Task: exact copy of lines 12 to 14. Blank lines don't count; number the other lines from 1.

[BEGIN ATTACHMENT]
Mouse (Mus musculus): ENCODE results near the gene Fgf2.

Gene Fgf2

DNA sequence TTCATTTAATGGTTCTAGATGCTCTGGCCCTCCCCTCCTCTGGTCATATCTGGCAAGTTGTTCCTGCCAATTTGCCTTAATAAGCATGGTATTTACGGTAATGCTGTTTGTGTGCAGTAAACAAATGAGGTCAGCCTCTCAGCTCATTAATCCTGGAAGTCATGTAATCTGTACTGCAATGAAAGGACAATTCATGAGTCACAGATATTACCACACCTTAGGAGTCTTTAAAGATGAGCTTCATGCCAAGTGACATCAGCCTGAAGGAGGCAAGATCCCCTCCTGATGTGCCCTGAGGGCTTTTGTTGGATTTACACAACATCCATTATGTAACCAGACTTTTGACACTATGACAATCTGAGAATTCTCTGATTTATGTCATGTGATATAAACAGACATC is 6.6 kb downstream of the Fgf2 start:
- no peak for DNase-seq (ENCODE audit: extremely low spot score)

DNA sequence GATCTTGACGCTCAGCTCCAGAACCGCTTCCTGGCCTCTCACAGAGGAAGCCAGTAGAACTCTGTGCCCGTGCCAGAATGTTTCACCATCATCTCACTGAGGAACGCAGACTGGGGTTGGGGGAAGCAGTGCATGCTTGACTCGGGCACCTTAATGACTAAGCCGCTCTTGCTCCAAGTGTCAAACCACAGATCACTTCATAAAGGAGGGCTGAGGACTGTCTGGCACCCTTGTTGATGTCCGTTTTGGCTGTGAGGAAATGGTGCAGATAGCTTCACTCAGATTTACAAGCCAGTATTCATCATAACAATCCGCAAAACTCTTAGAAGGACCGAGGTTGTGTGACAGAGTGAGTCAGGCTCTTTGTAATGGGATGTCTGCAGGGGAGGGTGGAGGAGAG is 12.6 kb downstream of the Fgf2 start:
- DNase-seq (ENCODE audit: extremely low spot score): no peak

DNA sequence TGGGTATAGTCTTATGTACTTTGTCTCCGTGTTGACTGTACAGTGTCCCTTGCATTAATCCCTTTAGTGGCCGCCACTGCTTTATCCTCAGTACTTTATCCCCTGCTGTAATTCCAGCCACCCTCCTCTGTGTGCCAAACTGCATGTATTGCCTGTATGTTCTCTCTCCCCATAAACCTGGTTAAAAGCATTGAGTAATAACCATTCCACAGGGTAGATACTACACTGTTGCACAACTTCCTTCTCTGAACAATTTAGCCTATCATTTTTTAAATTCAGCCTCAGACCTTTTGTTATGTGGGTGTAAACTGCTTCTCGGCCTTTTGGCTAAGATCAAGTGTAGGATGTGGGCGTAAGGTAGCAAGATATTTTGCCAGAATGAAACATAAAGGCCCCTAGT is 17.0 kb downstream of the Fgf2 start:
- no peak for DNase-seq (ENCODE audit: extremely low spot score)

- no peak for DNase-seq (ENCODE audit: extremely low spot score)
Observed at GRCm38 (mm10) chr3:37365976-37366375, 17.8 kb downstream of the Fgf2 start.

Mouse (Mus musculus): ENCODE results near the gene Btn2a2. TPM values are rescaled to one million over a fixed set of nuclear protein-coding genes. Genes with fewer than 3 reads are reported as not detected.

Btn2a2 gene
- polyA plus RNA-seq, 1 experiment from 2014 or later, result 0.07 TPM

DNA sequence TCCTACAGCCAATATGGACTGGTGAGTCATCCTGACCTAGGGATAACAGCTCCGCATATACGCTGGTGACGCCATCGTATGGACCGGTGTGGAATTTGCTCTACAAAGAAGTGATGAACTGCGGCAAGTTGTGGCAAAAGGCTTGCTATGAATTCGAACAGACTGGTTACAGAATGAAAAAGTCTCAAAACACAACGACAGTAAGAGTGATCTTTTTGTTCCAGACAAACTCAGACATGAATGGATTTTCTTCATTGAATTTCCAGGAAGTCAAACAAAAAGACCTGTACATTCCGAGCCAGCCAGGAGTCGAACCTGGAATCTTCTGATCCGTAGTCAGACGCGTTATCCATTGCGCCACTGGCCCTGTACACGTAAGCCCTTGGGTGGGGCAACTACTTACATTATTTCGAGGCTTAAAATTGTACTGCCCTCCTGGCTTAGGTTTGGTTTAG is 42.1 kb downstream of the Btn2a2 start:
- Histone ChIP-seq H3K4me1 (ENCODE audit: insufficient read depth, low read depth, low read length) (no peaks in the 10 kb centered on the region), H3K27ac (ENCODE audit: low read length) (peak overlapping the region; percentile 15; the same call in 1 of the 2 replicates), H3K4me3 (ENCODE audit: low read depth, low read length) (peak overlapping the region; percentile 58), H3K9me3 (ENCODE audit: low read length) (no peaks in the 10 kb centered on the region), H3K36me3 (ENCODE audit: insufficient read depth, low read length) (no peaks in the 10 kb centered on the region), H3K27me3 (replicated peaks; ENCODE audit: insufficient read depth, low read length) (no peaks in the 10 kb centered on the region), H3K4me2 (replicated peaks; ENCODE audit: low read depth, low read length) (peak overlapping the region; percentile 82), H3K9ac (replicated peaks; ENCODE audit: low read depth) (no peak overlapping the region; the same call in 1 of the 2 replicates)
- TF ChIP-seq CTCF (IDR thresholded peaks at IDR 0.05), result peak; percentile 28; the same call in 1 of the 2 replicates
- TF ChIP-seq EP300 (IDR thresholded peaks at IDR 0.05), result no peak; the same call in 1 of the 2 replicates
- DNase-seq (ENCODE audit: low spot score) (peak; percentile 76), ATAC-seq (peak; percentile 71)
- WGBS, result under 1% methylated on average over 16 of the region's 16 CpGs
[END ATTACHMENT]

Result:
Btn2a2 gene
- polyA plus RNA-seq, 1 experiment from 2014 or later, result 0.07 TPM

DNA sequence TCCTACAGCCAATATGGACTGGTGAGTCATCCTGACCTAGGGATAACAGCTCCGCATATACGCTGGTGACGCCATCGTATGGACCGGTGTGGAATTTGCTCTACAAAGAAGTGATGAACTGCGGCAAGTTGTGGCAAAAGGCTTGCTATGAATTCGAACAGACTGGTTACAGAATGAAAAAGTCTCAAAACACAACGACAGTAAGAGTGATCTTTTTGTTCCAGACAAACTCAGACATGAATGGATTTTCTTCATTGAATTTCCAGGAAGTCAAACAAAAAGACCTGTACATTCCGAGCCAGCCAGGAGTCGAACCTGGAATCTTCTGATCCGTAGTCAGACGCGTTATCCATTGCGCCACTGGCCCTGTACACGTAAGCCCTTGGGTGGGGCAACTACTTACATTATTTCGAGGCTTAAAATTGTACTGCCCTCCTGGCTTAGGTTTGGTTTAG is 42.1 kb downstream of the Btn2a2 start: